Folks who know me know I don’t vote. Many roll their eyes at this decision. Others awkwardly skirt around it preferring to avoid asking why I don’t vote (I don’t usually go into why unless prompted). And most people just assume I do vote.
Why? Well, I’m going to take the easy route and borrow on something on this subject that resonated with me. It’s over at Strike the Root and written by Carl Watner (and was pointed out to me by Patri Friedman) and starts with a quote from Henry David Thoreau, followed by Watner’s main four points on why he chooses not to vote:
How does it become a man to behave toward this American government to-day? I answer that he cannot without disgrace be associated with it . . . . What I have to do is to see, at any rate, that I do not lend myself to the wrong which I condemn.
— On The Duty of Civil Disobedience (1849), Henry David Thoreau
[Watner on non-voting]
• Truth does not depend upon a majority vote. Two plus two equals four regardless of how many people vote that it equals five.
• Individuals have rights which do not depend on the outcome of elections. Majorities of voters cannot vote away the rights of a single individual or groups of individuals.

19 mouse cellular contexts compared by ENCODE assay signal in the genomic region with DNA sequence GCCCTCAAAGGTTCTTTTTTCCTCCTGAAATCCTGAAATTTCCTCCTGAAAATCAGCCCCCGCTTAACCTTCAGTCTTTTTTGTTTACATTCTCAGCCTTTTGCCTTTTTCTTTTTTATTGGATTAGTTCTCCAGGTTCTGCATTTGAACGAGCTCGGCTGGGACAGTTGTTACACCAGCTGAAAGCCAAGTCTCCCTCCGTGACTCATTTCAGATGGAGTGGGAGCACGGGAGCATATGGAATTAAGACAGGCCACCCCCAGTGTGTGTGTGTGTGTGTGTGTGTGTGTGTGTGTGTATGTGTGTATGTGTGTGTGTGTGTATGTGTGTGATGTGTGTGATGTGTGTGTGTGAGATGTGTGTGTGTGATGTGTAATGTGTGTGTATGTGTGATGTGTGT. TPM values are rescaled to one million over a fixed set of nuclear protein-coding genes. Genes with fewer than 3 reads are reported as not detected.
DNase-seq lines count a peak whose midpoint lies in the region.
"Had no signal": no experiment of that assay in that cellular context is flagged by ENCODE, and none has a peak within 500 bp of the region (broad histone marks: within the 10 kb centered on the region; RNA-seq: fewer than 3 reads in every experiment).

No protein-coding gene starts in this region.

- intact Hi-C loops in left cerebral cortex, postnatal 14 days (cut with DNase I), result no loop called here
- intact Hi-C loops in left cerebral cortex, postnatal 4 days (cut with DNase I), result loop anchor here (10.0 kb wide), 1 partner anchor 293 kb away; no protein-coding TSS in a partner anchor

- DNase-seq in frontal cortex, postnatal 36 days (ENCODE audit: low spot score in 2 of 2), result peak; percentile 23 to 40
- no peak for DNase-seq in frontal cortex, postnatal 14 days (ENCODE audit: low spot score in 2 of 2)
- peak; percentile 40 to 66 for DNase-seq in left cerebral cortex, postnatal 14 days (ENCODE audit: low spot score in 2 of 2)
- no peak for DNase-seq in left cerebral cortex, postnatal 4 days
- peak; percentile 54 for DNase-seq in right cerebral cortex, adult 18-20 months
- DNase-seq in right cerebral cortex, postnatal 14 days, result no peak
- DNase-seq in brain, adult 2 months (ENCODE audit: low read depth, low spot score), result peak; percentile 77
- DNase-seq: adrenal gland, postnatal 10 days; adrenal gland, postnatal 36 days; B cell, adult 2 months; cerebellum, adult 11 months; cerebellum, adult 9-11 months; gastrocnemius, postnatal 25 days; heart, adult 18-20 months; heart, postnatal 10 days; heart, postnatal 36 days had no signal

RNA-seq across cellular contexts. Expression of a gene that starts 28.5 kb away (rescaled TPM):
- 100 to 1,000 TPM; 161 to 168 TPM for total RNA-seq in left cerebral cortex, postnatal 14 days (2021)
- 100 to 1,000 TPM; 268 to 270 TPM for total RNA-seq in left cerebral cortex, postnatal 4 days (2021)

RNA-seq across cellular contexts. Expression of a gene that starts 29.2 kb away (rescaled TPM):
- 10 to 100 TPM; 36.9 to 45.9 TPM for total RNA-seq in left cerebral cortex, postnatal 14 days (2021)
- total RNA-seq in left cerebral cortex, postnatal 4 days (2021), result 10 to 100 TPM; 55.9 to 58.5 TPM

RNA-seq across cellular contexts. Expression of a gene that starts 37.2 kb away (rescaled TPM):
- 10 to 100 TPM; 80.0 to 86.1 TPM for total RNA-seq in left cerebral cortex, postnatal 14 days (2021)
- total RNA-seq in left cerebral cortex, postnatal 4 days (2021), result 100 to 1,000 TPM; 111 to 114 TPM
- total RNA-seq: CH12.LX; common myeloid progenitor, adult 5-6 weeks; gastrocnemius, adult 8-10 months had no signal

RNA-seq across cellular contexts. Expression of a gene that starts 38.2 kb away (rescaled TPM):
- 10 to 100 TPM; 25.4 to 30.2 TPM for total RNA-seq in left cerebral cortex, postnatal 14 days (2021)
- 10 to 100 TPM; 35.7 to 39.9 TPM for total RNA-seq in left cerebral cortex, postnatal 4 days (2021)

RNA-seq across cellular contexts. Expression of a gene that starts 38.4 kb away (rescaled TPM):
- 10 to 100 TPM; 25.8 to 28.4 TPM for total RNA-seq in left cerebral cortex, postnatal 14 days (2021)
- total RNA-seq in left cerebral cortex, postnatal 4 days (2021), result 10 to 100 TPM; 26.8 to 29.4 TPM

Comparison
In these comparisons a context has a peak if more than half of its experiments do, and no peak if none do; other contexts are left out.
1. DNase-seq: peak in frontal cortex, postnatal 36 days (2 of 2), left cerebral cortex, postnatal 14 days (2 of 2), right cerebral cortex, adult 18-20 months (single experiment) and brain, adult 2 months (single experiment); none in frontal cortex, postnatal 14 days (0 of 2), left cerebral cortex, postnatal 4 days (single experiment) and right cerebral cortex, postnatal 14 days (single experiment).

• Voting is implicitly a coercive act because it lends support to a compulsory government.
• Voting reinforces the legitimacy of the state because the participation of the voters makes it appear that they approve of their government.
While these thoughts all hit on key points to narrate why I don’t vote, I’ll add one more: I don’t vote because I want to stand apart from the circus of the American political scene today. I don’t want to be engaged in the tribalism of choosing sides, shouting down caricatures of others, and generally dehumanizing views other than our own. I don’t want any part of it.
And you’re right: This hard-nosed stance of mine puts me in some kind of elitist position … one I don’t care for, either.
Not voting is pretty uncomfortable. There was a moment when my three year old daughter was being taught in daycare about the importance of voting. She admonished me for not voting. She’s much older now but the admonishment stands. I told her I don’t vote because I don’t like controlling the lives of other people. I asked her if she liked being told what to do … we didn’t really get into it as you’d guess.
The time is coming to revisit this question. It comes around every few years. It’ll be time to revisit Watner’s list.
If this is the kind of topic you care about, I’m open to re-opening it with you.
Last updated 2020.